I am not so sure that a non alcoholic beer has little carbohydrate. I'll keep looking though. Unfortuantely, the Clausthauser in the fridge doesnt have any information about its content on the bottle. Anyone else have comments of info.
     
  6. Vo2

    Vo2 Member

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    Let's re-phrase: Alcohol itself cannot really be classified as a 'carbohydrate (CHO)', because the brewing process of beer converts the sugars to alcohol. That's why alcohol isn't included on the Glycaemic Index. However, of the total amount of calories in a can of beer, only about 1/3 of that is in the form of CHO.
    Jblack, you are correct in saying that non-alcoholic beers are not necessarily lower in CHO. Removing the alcohol from beer doesn't lower it's CHO content, it does, however, lower the calorie content.
     
  7. Guest

    Guest Guest

    I found this at
    http://www-rohan.sdsu.edu/~3gleep6/rrsd/runsg.html

    A 12 ounce bottle contains about 50-110 calories (depending on brand) derived from 8-18 grams of carbohydrates and a small amount of protein. The alcohol content is listed as below 0.5 percent by volume and analysis indicate that many brands contain substantially less. In short, these brews pack all the nutrition of beer, but lack the alcohol.

    from
    http://www.mckinley.uiuc.edu/Handouts/diabetes/alc-diab-u.html
    Non Alcoholic beer 60 cal and 12 g carbo

    Gatorade (12oz) 75 21
    Miller light 96 3.2g
    Amstell light 95 5
    Sam Adams light 124 10
    Bud 145 11

    Non alcoholic beer also conatins other nutrients that may be beneficial. So maybe it not a bad idea to wash all that recovery pasta down with some NA beers.
     
  8. Eldron

    Eldron New Member

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    Doesn't alcohol reduce the amount of Vit C in the body too? Not sure where I heard the info but always up my Vit C intake after a night of boozing....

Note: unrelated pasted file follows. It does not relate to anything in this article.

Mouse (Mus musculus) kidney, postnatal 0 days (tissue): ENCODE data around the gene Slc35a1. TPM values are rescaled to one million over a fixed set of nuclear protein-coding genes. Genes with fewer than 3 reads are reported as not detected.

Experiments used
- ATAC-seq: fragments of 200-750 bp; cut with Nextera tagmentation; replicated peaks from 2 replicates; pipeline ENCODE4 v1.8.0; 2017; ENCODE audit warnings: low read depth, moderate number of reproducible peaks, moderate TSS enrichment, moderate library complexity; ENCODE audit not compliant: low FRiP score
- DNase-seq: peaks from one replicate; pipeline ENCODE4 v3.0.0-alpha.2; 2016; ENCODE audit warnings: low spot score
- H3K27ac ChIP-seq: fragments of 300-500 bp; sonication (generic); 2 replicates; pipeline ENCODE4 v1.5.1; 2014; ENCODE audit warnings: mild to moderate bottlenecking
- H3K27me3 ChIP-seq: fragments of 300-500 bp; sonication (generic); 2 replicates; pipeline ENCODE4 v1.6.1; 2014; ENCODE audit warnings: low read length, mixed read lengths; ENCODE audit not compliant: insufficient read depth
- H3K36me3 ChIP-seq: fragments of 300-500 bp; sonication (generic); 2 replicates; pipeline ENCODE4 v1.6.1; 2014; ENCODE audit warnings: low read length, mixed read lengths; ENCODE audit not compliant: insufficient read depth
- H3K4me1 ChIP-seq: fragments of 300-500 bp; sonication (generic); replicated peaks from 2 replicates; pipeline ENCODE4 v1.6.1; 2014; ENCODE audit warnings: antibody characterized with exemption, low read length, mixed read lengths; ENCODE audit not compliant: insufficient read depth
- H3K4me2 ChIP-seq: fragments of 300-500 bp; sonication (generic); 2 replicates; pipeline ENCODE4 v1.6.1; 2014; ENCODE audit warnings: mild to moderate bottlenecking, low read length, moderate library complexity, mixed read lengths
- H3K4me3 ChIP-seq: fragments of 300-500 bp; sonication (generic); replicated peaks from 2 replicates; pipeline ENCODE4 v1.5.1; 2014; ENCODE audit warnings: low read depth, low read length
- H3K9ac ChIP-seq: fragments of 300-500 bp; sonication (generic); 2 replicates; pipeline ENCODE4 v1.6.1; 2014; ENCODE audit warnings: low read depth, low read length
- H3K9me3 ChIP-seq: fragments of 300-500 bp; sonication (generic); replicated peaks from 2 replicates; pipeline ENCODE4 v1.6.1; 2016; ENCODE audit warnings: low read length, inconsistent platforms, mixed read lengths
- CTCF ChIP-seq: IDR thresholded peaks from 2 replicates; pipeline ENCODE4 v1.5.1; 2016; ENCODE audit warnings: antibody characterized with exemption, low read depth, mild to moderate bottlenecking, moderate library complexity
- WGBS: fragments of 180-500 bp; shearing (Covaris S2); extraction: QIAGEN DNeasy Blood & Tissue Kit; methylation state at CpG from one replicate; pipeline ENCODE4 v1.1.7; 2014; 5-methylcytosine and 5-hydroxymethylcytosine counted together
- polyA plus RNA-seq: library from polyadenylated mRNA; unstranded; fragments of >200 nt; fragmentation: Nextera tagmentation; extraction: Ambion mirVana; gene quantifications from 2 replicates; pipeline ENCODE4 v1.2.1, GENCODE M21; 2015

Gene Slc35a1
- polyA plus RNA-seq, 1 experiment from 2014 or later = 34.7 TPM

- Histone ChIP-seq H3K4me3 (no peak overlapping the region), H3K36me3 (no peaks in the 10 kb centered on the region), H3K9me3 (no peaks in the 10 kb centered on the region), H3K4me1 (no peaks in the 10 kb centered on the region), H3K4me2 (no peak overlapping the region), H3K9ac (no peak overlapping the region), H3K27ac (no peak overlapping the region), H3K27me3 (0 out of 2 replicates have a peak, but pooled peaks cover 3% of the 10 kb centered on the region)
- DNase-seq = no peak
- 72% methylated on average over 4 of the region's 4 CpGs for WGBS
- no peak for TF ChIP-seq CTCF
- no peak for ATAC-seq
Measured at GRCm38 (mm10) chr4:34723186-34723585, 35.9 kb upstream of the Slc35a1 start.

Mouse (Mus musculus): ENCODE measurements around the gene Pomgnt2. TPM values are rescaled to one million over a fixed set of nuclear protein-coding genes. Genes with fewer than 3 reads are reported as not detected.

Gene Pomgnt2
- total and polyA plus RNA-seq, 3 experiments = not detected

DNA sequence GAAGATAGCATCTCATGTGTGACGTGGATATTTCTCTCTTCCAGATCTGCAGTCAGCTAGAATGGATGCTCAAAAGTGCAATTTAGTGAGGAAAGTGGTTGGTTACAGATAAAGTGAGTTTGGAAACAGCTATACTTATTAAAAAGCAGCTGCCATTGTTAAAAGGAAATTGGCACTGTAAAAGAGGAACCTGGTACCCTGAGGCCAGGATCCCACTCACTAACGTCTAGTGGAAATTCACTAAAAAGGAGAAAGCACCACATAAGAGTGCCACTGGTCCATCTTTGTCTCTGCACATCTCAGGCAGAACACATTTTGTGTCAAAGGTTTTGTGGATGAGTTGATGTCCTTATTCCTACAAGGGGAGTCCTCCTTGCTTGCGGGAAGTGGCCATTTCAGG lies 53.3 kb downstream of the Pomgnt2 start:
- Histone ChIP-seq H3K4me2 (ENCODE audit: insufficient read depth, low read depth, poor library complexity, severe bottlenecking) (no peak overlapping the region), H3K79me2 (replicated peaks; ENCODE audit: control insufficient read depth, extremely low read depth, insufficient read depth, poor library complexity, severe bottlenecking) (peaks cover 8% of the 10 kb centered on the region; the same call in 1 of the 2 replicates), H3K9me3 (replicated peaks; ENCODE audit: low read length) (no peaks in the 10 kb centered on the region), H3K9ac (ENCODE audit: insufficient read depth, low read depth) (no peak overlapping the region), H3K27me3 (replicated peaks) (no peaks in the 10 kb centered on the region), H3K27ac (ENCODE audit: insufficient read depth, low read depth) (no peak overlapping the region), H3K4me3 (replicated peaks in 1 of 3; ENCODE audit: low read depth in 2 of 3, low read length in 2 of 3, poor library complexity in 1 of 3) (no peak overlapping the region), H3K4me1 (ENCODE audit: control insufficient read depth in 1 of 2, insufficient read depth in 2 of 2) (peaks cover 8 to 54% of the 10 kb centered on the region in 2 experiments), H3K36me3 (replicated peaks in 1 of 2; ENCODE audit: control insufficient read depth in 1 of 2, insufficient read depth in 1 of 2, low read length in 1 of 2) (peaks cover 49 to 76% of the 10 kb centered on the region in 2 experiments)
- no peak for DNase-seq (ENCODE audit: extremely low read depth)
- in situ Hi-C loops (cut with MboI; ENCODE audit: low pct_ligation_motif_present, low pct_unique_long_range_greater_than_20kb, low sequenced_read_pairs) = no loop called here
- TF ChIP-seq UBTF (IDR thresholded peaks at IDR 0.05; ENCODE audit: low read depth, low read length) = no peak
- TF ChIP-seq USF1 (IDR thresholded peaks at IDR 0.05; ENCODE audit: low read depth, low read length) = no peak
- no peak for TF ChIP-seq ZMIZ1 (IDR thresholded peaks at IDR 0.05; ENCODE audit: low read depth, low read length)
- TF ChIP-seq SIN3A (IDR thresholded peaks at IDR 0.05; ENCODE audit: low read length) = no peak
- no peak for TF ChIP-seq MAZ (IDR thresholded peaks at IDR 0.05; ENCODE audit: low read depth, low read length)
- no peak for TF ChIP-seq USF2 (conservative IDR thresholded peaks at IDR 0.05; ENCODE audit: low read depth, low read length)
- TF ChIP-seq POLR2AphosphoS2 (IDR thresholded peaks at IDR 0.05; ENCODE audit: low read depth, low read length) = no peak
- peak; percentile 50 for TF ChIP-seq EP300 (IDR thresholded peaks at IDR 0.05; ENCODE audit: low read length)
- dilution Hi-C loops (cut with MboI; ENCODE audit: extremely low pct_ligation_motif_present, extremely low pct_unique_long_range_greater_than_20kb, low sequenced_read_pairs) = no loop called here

9. Guest

    Guest Guest

    Vitamin C is a water soluble vitamin so there is constant loss from the body in urine. Due to this rapid turnover of vitamin C you always need to keep up a good intake. Remember that excessive intakes can be dangerous!
     
  10. Pacesetter

    Pacesetter New Member

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    Alcohol reduces the bodies NADH/NAD+ enzymes which is needed to break down and re-synthasize lactate, therefore, by drinking before a race (up to 2 days) you are really shooting yourself in the foot because your body will not be as efficient at removing lactate which will lead to fatigue onset at a lower work rate (being fatigued quicker). It is worse to drink 2 days before a race rather than 1, atleast the next day your body has alot of sugar and CHO to burn..where as the day after that all the body has is depleted NADH/NAD+

    There is however nothing better than finishing a race/comp, and chasing (especially a victory) it down with a cold brewski or twoski..lol
     
  11. Sidi

    Sidi New Member

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    Just to clarify.

    The brewing process itself is not responsible for alchohol content alone.